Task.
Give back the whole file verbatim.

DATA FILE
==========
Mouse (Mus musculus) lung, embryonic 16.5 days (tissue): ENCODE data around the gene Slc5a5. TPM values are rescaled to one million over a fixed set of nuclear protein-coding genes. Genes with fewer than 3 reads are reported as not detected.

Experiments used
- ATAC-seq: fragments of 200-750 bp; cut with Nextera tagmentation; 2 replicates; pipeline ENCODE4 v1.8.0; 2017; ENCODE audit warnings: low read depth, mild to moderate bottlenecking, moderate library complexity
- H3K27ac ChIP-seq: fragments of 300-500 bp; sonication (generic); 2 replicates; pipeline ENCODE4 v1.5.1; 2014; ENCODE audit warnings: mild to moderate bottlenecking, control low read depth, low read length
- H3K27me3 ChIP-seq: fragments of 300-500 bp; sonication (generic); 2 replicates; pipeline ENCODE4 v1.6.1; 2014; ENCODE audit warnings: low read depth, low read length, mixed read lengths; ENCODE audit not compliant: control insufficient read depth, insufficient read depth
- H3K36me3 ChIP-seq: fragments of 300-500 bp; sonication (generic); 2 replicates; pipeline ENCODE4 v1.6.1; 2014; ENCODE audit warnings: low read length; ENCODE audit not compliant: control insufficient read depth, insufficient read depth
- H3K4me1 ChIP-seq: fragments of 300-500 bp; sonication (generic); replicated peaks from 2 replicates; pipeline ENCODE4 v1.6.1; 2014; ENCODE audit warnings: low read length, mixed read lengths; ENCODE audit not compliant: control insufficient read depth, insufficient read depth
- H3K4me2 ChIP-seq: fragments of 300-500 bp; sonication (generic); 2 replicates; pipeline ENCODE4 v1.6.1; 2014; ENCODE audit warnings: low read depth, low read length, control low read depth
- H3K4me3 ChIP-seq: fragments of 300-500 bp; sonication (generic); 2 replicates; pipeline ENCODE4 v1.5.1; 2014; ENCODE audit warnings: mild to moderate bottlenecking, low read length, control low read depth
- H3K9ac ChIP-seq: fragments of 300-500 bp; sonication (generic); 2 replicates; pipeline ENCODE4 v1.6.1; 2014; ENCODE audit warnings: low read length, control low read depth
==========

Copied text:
Mouse (Mus musculus) lung, embryonic 16.5 days (tissue): ENCODE data around the gene Slc5a5. TPM values are rescaled to one million over a fixed set of nuclear protein-coding genes. Genes with fewer than 3 reads are reported as not detected.

Experiments used
- ATAC-seq: fragments of 200-750 bp; cut with Nextera tagmentation; 2 replicates; pipeline ENCODE4 v1.8.0; 2017; ENCODE audit warnings: low read depth, mild to moderate bottlenecking, moderate library complexity
- H3K27ac ChIP-seq: fragments of 300-500 bp; sonication (generic); 2 replicates; pipeline ENCODE4 v1.5.1; 2014; ENCODE audit warnings: mild to moderate bottlenecking, control low read depth, low read length
- H3K27me3 ChIP-seq: fragments of 300-500 bp; sonication (generic); 2 replicates; pipeline ENCODE4 v1.6.1; 2014; ENCODE audit warnings: low read depth, low read length, mixed read lengths; ENCODE audit not compliant: control insufficient read depth, insufficient read depth
- H3K36me3 ChIP-seq: fragments of 300-500 bp; sonication (generic); 2 replicates; pipeline ENCODE4 v1.6.1; 2014; ENCODE audit warnings: low read length; ENCODE audit not compliant: control insufficient read depth, insufficient read depth
- H3K4me1 ChIP-seq: fragments of 300-500 bp; sonication (generic); replicated peaks from 2 replicates; pipeline ENCODE4 v1.6.1; 2014; ENCODE audit warnings: low read length, mixed read lengths; ENCODE audit not compliant: control insufficient read depth, insufficient read depth
- H3K4me2 ChIP-seq: fragments of 300-500 bp; sonication (generic); 2 replicates; pipeline ENCODE4 v1.6.1; 2014; ENCODE audit warnings: low read depth, low read length, control low read depth
- H3K4me3 ChIP-seq: fragments of 300-500 bp; sonication (generic); 2 replicates; pipeline ENCODE4 v1.5.1; 2014; ENCODE audit warnings: mild to moderate bottlenecking, low read length, control low read depth
- H3K9ac ChIP-seq: fragments of 300-500 bp; sonication (generic); 2 replicates; pipeline ENCODE4 v1.6.1; 2014; ENCODE audit warnings: low read length, control low read depth